A 2018 USA Today report found that the National Institutes of Health, the largest funder of biomedical research in the entire world, spent $68 million on suicide in 2016. While that number seems astronomical, there was five times more spent on studying sleep and 10 times more spent on studying breast cancer. Both sleep disorders and breast cancer have caused fewer deaths in a given year than suicide.
It does not take wild conspiracy theory-like thoughts to figure that much of the $68 million was not spent on rural communities.
As Susan Mansfield mentioned above about her county of Ohio, the general population still sees mental health issues as a sign of weakness despite the growing awareness surrounding the cause.
The history of rugged individualism in rural areas has led to the issues of high rates of suicide in their communities. In most instances in the state and throughout the country, there is not an immediate answer to breaking stigma surrounding both mental health and suicide, but beginning dialogue today will make a difference.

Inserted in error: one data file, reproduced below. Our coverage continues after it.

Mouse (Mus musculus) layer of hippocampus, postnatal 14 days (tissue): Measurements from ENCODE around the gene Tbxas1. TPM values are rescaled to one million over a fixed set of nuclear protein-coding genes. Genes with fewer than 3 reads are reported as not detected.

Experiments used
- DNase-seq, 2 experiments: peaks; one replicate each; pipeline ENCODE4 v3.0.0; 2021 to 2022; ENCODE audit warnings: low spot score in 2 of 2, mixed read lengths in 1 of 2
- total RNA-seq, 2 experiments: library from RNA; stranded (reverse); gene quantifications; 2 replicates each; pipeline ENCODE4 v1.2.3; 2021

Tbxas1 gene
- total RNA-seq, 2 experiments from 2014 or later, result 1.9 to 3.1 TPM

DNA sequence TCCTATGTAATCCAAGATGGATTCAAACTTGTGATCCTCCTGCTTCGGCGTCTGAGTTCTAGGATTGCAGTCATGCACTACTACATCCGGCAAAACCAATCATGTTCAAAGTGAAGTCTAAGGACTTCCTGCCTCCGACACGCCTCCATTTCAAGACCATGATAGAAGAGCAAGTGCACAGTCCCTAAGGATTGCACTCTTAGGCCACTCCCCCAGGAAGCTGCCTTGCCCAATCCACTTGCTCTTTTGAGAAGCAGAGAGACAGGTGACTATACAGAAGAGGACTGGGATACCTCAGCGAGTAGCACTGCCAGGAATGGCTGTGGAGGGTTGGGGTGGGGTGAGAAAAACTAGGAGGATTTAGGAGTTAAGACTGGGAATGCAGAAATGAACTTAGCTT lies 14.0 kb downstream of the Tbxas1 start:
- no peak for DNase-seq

Psychiatric research shows that in cases of suicide attempted from mental illness, the individual that attempted suicide will face an even tougher journey afterwards due to stigma related to both issues.
The same research says that in general, Americans believe that there is less hope for recovery for a person that attempted suicide than one that has not.
Starting conversations about the effectiveness of seeking help when you do not feel okay is a must, and it must start today.
It is also important that treatment facilities take advantage of the age of technology that we live in to reach those in rural communities. A great opportunity for this lies in telehealth.
As we traverse the coronavirus pandemic, telehealth has taken off in a much bigger way than has ever been seen before. Those—like Sun Behavioral Health in Columbus—that were prepared to use telehealth in treatment were able to seamlessly help those in need last year and to continue helping those out of reach in 2021.